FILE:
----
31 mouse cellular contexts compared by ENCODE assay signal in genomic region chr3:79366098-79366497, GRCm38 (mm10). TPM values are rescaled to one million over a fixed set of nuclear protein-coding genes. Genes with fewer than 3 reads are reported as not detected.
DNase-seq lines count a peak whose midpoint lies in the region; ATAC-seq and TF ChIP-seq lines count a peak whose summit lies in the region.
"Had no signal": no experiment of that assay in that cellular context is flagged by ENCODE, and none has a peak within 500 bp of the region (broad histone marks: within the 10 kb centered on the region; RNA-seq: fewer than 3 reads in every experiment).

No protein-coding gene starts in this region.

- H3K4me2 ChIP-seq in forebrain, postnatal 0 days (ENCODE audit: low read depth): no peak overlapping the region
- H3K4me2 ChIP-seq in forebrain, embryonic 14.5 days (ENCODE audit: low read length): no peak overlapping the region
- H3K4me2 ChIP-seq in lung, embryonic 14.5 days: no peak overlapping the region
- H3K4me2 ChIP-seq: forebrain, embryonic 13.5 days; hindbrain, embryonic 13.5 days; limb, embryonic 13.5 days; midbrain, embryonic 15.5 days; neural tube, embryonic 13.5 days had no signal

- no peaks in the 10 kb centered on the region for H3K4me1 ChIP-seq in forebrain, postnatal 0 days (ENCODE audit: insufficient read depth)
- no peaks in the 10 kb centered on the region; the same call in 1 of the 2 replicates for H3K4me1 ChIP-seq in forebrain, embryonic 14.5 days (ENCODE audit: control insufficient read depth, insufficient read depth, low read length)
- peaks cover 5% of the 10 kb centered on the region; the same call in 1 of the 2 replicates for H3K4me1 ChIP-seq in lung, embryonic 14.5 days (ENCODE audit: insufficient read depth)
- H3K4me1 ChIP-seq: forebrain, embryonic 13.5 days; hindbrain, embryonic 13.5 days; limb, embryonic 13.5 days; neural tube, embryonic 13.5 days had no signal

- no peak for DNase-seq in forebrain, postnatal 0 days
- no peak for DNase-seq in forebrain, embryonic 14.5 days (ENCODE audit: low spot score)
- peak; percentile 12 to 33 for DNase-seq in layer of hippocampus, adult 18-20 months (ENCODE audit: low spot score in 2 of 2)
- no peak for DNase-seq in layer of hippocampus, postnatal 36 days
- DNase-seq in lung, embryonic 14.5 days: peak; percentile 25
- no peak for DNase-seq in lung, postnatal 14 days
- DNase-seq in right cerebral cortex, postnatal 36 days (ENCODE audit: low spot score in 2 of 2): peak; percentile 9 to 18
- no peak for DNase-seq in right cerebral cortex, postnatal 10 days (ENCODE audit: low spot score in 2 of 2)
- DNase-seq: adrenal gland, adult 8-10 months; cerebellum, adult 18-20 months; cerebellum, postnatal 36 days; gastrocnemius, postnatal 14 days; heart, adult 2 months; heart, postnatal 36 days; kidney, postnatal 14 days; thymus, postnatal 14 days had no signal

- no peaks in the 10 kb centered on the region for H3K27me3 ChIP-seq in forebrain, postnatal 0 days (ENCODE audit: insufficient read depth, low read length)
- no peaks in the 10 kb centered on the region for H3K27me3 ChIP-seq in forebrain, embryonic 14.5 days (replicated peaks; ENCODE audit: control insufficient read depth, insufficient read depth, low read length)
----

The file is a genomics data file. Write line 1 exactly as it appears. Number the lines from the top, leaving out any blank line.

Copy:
31 mouse cellular contexts compared by ENCODE assay signal in genomic region chr3:79366098-79366497, GRCm38 (mm10). TPM values are rescaled to one million over a fixed set of nuclear protein-coding genes. Genes with fewer than 3 reads are reported as not detected.